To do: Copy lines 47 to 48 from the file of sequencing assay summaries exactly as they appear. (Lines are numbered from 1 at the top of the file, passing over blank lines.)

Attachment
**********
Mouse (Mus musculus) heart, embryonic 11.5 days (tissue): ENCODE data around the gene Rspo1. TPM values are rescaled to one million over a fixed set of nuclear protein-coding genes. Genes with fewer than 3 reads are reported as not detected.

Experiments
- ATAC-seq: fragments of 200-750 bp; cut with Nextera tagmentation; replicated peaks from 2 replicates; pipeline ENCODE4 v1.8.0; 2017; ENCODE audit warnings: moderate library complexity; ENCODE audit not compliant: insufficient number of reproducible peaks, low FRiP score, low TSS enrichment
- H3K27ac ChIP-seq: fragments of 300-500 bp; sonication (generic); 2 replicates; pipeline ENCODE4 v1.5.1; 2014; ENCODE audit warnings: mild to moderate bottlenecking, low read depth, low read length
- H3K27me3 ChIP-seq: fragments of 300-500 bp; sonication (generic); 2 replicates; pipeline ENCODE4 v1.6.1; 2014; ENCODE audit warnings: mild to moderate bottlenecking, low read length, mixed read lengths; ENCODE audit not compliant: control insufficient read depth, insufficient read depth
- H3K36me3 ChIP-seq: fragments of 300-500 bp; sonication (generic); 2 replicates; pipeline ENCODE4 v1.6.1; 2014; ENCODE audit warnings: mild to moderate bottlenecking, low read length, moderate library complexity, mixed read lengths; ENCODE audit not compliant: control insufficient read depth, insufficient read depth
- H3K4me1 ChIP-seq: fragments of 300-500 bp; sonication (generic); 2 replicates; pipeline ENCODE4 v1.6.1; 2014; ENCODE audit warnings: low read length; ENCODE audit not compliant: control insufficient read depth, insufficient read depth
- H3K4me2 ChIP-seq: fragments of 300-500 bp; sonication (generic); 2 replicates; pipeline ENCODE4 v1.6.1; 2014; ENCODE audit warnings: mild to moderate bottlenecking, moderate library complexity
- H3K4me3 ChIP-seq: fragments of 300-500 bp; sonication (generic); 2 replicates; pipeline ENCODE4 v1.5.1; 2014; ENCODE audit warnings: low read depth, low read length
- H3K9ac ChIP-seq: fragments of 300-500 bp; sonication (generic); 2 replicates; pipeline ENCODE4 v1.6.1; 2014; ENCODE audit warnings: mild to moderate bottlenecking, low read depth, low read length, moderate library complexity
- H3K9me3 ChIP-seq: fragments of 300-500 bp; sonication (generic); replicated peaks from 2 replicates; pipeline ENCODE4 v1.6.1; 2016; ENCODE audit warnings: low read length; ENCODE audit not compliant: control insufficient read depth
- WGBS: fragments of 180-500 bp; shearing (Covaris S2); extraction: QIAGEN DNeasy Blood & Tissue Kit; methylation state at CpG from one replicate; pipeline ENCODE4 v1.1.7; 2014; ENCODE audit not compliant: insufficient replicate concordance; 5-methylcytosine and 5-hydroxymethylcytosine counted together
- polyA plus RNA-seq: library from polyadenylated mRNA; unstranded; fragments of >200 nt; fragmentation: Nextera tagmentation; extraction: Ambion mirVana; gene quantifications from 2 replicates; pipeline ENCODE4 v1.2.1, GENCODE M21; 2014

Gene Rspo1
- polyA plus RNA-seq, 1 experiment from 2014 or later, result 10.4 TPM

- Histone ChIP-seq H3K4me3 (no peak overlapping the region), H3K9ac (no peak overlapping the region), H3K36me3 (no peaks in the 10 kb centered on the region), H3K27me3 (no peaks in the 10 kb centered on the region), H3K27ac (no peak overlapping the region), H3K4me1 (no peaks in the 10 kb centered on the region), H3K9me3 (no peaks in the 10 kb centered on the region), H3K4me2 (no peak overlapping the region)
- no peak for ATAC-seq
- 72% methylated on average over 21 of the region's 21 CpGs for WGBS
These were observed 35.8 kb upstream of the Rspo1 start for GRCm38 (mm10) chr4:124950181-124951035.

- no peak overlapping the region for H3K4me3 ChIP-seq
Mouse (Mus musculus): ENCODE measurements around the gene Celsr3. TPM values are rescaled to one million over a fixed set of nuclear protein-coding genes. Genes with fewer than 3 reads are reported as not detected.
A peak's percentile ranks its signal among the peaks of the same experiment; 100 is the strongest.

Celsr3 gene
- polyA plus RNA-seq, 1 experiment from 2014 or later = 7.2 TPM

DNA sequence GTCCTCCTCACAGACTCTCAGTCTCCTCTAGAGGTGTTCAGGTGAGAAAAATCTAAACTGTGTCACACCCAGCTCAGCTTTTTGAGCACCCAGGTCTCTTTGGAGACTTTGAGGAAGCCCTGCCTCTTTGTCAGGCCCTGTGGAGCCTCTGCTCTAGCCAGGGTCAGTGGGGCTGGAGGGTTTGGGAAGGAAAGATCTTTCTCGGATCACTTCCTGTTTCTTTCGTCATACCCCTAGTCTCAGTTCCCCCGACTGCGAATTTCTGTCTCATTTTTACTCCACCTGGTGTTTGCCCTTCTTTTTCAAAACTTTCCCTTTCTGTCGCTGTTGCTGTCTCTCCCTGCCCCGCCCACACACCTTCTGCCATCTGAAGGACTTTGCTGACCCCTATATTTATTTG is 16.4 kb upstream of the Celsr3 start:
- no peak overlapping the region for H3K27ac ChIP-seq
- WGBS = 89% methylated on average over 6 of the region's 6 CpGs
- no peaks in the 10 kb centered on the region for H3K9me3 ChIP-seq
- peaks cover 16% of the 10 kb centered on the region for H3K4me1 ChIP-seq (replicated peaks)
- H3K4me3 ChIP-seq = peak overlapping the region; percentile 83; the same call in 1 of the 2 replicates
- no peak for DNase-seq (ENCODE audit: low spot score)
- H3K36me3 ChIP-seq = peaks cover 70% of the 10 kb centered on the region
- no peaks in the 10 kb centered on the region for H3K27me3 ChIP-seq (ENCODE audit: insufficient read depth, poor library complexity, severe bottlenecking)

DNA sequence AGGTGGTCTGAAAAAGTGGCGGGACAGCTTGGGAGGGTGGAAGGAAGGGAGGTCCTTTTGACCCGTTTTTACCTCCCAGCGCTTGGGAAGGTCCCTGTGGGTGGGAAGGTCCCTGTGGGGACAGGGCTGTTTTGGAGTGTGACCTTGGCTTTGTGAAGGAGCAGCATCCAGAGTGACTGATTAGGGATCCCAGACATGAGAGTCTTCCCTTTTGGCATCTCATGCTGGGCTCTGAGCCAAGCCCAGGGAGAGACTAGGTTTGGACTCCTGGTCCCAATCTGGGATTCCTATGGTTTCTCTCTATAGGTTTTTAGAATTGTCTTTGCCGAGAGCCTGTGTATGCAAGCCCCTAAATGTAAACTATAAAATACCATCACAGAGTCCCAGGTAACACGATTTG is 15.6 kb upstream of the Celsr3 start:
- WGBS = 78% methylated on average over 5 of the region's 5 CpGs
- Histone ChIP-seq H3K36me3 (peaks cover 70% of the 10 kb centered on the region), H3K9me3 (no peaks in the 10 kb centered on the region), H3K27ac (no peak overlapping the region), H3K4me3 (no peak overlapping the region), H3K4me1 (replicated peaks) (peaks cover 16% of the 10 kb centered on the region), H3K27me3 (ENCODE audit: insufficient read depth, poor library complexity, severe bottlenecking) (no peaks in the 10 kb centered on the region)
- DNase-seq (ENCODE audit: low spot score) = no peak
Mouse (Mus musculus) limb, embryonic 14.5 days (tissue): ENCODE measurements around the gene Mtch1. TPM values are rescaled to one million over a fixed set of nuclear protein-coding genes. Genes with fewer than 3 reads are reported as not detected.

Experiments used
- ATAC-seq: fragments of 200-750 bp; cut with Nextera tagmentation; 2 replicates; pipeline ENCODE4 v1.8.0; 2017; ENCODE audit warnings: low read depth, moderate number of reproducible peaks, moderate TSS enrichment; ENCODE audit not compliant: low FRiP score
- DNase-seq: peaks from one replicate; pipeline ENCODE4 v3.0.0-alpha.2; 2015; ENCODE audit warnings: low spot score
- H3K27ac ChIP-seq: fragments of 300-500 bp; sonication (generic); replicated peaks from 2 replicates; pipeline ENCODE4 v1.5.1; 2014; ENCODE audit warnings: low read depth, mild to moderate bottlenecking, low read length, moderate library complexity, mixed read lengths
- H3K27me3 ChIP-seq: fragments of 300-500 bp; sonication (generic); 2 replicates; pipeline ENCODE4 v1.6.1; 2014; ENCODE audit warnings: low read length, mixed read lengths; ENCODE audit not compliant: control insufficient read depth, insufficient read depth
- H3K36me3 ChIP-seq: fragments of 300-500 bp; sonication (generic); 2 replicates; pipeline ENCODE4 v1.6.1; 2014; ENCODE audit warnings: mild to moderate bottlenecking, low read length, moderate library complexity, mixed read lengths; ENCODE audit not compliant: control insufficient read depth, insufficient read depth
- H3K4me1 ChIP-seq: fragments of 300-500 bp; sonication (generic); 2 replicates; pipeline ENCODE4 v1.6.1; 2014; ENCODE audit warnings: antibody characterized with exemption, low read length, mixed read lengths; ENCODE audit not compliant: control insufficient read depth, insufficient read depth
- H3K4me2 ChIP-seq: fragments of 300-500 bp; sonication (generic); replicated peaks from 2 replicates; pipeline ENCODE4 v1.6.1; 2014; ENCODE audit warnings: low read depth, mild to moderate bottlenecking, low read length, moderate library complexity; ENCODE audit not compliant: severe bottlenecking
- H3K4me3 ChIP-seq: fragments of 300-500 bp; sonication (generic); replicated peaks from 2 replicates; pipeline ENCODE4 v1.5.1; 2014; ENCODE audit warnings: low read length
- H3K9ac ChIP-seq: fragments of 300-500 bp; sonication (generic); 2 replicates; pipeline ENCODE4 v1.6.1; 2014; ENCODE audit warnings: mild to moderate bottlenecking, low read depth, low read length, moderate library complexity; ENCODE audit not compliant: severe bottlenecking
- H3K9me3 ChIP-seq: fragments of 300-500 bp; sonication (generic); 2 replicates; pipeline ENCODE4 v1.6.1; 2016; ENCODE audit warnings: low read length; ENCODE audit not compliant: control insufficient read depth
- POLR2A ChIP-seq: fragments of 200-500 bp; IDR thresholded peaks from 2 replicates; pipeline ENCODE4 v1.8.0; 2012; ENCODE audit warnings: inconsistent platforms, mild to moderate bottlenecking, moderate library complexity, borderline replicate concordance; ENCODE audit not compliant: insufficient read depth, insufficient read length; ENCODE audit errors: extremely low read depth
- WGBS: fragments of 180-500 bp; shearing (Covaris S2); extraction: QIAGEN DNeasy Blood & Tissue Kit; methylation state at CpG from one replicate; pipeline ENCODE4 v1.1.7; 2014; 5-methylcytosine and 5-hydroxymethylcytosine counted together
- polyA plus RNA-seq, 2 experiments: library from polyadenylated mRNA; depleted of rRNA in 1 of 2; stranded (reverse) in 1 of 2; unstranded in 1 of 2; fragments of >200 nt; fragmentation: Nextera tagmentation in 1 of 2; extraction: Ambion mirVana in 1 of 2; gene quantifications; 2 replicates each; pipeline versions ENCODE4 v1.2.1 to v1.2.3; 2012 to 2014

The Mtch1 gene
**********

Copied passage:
- H3K4me3 ChIP-seq: fragments of 300-500 bp; sonication (generic); replicated peaks from 2 replicates; pipeline ENCODE4 v1.5.1; 2014; ENCODE audit warnings: low read length
- H3K9ac ChIP-seq: fragments of 300-500 bp; sonication (generic); 2 replicates; pipeline ENCODE4 v1.6.1; 2014; ENCODE audit warnings: mild to moderate bottlenecking, low read depth, low read length, moderate library complexity; ENCODE audit not compliant: severe bottlenecking